Le Journal, 6.22.19

From their earliest moments in France, Australia showed us this could happen. Back on June 9, when the Matildas debuted at this year’s World Cup, they did so with disappointment, losing a 2-1 result to Italy that, in its final margin, could have been much worse. Wins against Brazil and Jamaica provided some hope for a rebound as well as a directive from the team’s captain, Sam Kerr, but ultimately, the doubt amplified by “haters” was well-founded. Even in the middle of the second half against Jamaica, a game that ended 4-1, the Aussies seemed far too vulnerable.

They played better today, in their Round of 16 match against Norway, but just like every other game this tournament, Australia didn’t seem themselves, so much so that their final match of the competition, a 1-1 draw that saw them eliminated on penalty kicks, 4-1, felt like an apt end. It’s not that they were bad, nor were they never good, but for a team cast as one of the pre-tournament favorites, they never looked that part.

Now, the post-mortem will begin, one where it may prove difficult to distinguish between the causes from the symptoms. The ailment is not reaching the World Cup in their best state, but was that just a function of form, having lost to the United States and the Netherlands in the leadup to France? Did the health issues that kept the Matildas banged up and hamstrung over their four-game spell knock them from the competition’s top level? Were the expectations that built after winning the 2017 Tournament of Nations too much, too soon, or were those expectations right, but did a young team that had never held a favorite’s status need a competition like this to learn?

Take one view of their ouster, and all those factors look like antecedents. They led to where we are now. But it’s just as logical to see all those reasons as symptomatic another issue. Maybe pre-tournament form, health, expectations didn’t lead Australia to lose. Maybe losing was just another symptom of Australia’s real problem.

Whether you buy that hinges on how you feel about experience; or, more specifically, how the lessons of a life at the top of international soccer can offset the burden of status. All the Australian players expressed confidence going into France, echoing the expectation that they would claim their country’s first World Cup, but often in those situations, what was once fun starts to feel like an obligation. There's less joy in victory than is expected of you. When you win, it’s more relief than triumph, leaving you walking from fields without the adrenaline rush that had become your fuel.

Teams like Germany and the United States have lived in that world for so long, they develop their players into it. Along with the maturation of skills, bodies, and mentalities, there’s a comfort that develops from not knowing any other standard. Tobin Heath and Lindsey Horan have never had to consider what their national team lives were like before the U.S. had to be good. The U.S. has always been good.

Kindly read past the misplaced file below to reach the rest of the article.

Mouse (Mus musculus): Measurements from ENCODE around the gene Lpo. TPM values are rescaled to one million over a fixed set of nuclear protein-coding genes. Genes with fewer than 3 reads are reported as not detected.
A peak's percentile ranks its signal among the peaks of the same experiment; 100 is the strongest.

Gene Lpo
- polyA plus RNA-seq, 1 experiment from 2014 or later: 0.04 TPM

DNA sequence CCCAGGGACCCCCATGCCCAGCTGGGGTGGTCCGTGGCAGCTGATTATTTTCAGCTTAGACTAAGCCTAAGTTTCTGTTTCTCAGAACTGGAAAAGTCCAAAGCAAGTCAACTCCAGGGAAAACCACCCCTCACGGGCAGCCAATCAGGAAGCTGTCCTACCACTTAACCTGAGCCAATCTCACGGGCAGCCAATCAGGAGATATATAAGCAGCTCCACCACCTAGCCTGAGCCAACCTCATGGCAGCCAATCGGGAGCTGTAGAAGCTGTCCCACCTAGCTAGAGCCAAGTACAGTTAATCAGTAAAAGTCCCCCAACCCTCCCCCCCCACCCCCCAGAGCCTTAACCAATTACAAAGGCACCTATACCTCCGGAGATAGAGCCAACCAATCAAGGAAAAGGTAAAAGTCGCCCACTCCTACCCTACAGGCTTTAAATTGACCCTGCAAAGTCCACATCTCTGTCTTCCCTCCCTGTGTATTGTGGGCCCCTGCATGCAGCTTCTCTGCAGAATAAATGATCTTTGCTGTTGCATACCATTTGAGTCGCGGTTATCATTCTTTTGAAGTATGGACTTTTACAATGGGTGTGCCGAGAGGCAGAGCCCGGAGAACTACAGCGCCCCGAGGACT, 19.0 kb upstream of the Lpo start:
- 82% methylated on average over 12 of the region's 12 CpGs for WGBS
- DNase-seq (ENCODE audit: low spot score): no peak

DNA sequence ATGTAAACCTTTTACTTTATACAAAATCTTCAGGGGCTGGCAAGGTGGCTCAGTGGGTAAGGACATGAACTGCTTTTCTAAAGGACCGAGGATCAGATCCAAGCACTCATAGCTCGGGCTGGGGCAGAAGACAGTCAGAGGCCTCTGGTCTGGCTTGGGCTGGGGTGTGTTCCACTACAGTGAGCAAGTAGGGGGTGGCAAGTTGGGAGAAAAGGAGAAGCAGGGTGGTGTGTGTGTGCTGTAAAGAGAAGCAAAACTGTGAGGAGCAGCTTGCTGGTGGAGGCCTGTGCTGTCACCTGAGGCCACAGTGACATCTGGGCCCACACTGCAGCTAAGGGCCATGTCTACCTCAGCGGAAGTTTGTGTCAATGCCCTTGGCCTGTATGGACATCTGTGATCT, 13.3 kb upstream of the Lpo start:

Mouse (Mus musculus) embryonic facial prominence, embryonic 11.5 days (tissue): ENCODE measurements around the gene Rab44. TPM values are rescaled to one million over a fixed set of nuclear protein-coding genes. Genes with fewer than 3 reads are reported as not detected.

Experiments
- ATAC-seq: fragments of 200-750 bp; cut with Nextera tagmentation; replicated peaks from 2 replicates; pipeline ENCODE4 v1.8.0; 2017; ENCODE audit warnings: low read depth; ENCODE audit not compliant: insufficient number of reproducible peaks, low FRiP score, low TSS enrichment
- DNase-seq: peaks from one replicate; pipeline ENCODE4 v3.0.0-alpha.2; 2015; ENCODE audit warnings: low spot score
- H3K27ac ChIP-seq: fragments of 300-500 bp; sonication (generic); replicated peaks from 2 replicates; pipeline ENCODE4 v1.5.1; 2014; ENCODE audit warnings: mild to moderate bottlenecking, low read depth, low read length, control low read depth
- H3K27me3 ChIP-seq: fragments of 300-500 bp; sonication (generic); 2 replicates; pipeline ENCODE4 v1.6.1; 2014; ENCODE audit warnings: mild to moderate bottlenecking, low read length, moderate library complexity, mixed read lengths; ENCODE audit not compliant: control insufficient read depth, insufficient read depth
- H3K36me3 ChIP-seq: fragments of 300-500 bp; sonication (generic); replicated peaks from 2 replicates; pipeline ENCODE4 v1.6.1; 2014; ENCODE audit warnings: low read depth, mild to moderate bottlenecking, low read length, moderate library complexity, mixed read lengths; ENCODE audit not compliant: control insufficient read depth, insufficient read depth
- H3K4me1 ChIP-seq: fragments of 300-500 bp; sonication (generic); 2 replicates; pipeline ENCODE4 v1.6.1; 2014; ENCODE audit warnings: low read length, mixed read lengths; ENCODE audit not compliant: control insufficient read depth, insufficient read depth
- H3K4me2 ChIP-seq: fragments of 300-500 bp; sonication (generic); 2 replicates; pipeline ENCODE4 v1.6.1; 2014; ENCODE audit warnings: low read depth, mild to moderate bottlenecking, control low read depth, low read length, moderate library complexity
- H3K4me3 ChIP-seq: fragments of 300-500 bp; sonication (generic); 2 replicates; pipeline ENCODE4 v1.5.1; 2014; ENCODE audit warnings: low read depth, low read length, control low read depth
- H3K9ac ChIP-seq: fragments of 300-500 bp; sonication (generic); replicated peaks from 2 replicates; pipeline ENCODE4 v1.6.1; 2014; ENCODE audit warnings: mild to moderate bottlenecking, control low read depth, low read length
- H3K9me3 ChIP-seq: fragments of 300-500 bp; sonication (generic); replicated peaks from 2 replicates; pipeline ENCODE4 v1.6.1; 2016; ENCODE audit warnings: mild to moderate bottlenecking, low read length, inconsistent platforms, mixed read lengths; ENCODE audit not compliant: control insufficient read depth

From here forward, Australia will have to be, too. Just because they lost in France’s Round of 16 doesn’t mean the expectations, going forward, will change. Players like Sam Kerr, Caitlin Foord, Alanna Kennedy and Steph Catley all have at least two more World Cups in them, health permitting, while a generation of talent like Ellie Carpenter, Karly Roestbakken, Mary Fowler and Teagan Micah will be in their primes by the next World Cup.

That doesn’t consider a player like Chloe Logarzo, who is only 24 years old. Emily van Egmond’s been around forever, but she’s only 25. Hayley Raso’s 24; Elise Kellond-Knight’s only 28. Even their goalkeeper, Lydia Williams, is only 31. Almost every regular player for Australia can be expected to improve between now and the next World Cup, wherever that’s held, and per every voice that’s come from the Football Federation Australia, they intend to hold that World Cup at home.

Today was a disappointment, and for some people, that term is synonymous with setback. But whether the end of their 2019 World Cup truly leaves Australia in a worse place is up to the Matildas. On one track, they can go down the path of the 2011’s France, whose generation of Lyon-bred talent raised expectations only to, eight years on, struggle for their true breakthrough. Or, they can learn lessons from that wave of talent, as well as the lessons of their three weeks’ struggle, and decide to move forward.

There are valuable lessons in what Australia has gone through over the last six months, from the turmoil of replacing a coach, to peaking too early in a cycle, to managing injuries and dealing with an entire country’s hopes. It’s not only reasonable for them to make mistakes their first time through, but in the long run, it might help. Whereas they were of the non-U.S., non-France contenders headed into this competition, with a steady, consistent four years’ growth, they could go into an Australia 2023 as the clear favorites to claim a world title.

They have the talent to do that. For years, now, that’s been beyond doubt. What ultimately undermined them today was their inability to manage the cycle. But with lessons learned and almost no talents phasing out, Australia might, as unlikely as it sounds., have moved closer to their ultimate goals. The reality of pain and disappointment may prove to be the last thing they needed to, sometime down the road, claim their first World Cup.